Vancouver Canucks v Chicago Blackhawks - Game Three

Canucks push Blackhawks to brink of elimination with 3-2 win


An ancient philosopher* once said: “To be the man, you have to beat the man.” The Vancouver Canucks are one win for completing that process, as they squeaked by the defending Stanley Cup champions with a 3-2 win.

* OK, I’ll admit it: professional wrestler Ric Flair was the person who said it, not an ancient philosopher.

Forgive the Chicago Blackhawks if they’re experiencing some “Shoe on the other foot” moments, too. After all, they were the ones who tormented the Canucks both physically and on the scoreboard in their last two playoff series. The Blackhawks also know what it’s like to be in a potential series sweep that is closer than it seems; they beat the San Jose Sharks in exactly that type of series in the 2010 Western Conference finals.

Vancouver 3, Chicago 2; Canucks lead the series 3-0.

While many cannot help but focus on the suspension debate regarding the Raffi Torres hit on Brent Seabrook, the real story revolves around the Blackhawks having no answer for the Sedin twins. Daniel Sedin scored a goal and one assist while Henrik Sedin had two assists in the Game 3 win. The Sedins factored into every Vancouver goal, as Henrik set up Mikael Samuelsson’s game-winning goal in the third period.

Chicago’s best players showed up in this game, even if they couldn’t match the top-end brilliance of the Sedin twins. Duncan Keith and Patrick Sharp found the net on different power plays, Jonathan Toews earned two helpers and Patrick Kane also provided an assist.

The Blackhawks’ productive power play and Sharp’s quick goal following that Torres penalty arouses suspicion that the Canucks were lucky that it was only a minor penalty. Chicago coach Joel Quenneville echoed such a sentiment in his post-game comments.

Quenneville on hit: “Brutal. Major. Absolutely. They missed it. Could have scored four goals on that play.”

Corey Crawford made some nice saves, but will probably regret his allowing three goals on 26 shots. Roberto Luongo continues to be a steady presence in Vancouver’s net, making 30 out of 32 saves for yet another win.

For Chicago fans who need a reason for (somewhat blind) optimism, here’s an abstract thought. The Blackhawks accomplished something they hadn’t done since 1961 by winning the Stanley Cup in 2010. To stay alive, they only need to pull off a task that the Philadelphia Flyers managed last year when they beat the Boston Bruins after falling behind 3-0.

Is that a stretch? Of course, but when you’re down three games to none, it’s time to break out the ludicrous reasons for positivity.

The one silver lining is that the Blackhawks haven’t been getting blown out. It’s little solace at this point, but Chicago scratched and clawed to get into the playoffs. Now they’ll need to do even more to stick around.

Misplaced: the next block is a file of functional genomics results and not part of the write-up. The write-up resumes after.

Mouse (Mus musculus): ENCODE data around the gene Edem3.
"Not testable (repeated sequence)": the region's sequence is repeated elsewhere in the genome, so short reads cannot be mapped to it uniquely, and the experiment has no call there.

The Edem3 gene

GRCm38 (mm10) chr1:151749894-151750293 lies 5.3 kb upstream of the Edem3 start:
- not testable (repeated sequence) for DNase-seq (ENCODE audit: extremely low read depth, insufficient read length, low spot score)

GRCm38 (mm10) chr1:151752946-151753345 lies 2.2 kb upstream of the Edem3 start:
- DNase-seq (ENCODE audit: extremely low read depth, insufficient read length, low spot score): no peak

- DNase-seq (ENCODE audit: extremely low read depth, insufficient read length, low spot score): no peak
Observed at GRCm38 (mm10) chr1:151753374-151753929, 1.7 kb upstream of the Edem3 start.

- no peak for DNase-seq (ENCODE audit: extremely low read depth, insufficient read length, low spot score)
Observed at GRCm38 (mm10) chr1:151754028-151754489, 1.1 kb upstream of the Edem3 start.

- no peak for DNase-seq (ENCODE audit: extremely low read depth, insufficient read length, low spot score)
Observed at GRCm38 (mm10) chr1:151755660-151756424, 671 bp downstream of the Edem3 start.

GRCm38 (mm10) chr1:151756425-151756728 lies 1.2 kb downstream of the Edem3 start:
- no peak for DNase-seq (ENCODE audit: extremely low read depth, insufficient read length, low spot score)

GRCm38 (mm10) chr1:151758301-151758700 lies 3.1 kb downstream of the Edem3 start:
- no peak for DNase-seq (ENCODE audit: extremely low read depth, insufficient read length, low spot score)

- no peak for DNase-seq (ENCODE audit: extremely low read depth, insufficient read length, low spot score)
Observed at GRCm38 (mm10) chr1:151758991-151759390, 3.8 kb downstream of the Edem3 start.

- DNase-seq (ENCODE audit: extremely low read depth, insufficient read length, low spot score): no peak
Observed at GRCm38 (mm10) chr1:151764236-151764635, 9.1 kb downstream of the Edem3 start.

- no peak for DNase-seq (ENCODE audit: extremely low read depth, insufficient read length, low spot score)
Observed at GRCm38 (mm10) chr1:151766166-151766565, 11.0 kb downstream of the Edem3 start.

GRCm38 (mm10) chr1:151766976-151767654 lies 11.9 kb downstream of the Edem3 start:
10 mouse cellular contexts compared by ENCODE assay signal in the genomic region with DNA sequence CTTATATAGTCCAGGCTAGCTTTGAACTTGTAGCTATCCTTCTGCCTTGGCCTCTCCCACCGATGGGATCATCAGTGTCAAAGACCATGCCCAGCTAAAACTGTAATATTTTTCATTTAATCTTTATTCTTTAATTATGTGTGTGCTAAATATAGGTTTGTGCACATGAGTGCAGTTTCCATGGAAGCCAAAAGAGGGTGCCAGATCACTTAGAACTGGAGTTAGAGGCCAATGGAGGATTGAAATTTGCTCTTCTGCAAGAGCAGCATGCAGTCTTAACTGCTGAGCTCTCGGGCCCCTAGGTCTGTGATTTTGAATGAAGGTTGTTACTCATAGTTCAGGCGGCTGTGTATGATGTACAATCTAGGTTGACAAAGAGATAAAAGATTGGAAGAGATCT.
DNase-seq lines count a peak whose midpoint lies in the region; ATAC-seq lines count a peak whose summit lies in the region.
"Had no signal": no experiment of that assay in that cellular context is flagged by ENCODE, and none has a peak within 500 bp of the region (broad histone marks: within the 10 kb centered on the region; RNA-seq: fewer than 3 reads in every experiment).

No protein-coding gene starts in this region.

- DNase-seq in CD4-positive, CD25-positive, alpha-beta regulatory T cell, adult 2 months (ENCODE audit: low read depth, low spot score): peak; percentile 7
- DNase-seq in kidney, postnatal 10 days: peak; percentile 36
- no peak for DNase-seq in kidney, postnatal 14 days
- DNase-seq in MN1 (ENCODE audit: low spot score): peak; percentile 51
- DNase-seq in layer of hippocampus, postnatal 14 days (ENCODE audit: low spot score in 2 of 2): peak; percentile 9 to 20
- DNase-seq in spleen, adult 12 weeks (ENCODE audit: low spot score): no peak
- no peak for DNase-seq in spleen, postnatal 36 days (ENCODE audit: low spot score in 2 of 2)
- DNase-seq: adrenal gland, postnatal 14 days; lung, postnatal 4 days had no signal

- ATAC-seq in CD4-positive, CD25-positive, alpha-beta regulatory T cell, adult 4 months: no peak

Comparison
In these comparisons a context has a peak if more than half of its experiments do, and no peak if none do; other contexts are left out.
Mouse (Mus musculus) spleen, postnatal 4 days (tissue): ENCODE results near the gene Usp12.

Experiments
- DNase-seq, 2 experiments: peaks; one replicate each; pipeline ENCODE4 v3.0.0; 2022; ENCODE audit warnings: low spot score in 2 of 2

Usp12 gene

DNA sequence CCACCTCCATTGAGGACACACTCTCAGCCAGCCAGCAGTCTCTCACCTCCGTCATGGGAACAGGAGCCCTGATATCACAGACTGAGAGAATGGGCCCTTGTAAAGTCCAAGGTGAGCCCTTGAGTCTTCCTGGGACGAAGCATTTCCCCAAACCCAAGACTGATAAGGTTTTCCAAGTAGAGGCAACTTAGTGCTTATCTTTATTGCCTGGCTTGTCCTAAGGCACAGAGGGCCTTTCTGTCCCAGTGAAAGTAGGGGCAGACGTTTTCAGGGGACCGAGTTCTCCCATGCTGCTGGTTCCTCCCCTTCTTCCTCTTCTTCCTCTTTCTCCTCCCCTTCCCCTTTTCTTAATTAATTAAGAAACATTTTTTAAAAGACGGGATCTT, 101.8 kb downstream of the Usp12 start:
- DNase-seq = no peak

The Canucks would like to stamp out that possibility nice and quickly, like a well-timed figure four leglock.

Kane scores OT-winner, caps Islanders’ bumpy start in Brooklyn

Patrick Kane
1 Comment

On paper, it’s the perfect way to kick off meaningful hockey in Brooklyn, as the New York Islanders faced the defending champion Chicago Blackhawks on Friday.

In reality, there were some highs and lows, culminating with Patrick Kane scoring a power-play overtime-winner to give Chicago a 3-2 (OT) win.

The Barclays Center crowd was going to be a big part of the story one way or another, but even by building-opening standards, the audience made some waves.

Indeed, Kane was greeted with some jeers during his first road appearance of the 2015-16 season, though he didn’t sound surprised.

(There were other controversial chants, apparently.)

Speaking of the crowd, it may not have been the greatest turnout:

ESPN goes way, way in depth on how the change of locale was received, by the way.

It wasn’t a perfect night inside the rink, either, as there weren’t exactly rave reviews about ice quality. New York Newsday’s Arthur Staple compared the ice to a “slushy” and “soup,” with an anonymous Islander (or Islanders) describing the conditions as “awful.”

Kane was pretty diplomatic about it, for what it’s worth.


So, no, it was not a perfect night for the Islanders.

They probably envisioned a teeming, perfectly mannered crowd. Management likely expected Jaroslav Halak to be in net, too.

Sometimes breaking ground is often about overcoming those early stumbles, though, and maybe the best review is to parallel the on-ice results: the Isles at least got a point out of it.

Let’s not forget that there are some cool perks that come with this situation, even if the specifics may vary.

If you want even more information/photos/etc., you’d probably do well to check out #IslesOpeningNight.

Columbus collapse: Rangers spoil Blue Jackets’ opener

1 Comment

For a little more than a minute, Brandon Saad was going to be the story of the Columbus Blue Jackets’ opener. Instead, his power-play goal merely got the ball rolling on a flabbergasting finish.

The New York Rangers scored three goals in 1:17 of game time to manage a 4-2 win.

They’ve now spoiled home openers for the Chicago Blackhawks and Columbus Blue Jackets to begin their 2015-16 season.

It might be easiest just to show you when the goals were scored, noting that the third period began with a 1-1 tie.

Brandon Saad power-play goal: 16:10 into third period (2-1 Columbus)
Oscar Lindberg: 17:24 (2-2 tie)
Kevin Hayes: 17:41 (3-2 Rangers)
Mats Zuccarello: 18:41 (4-2 Rangers)

Yikes. Zuccarello scored two of the Rangers’ goals, while a beauty by Cam Atkinson is likely long forgotten.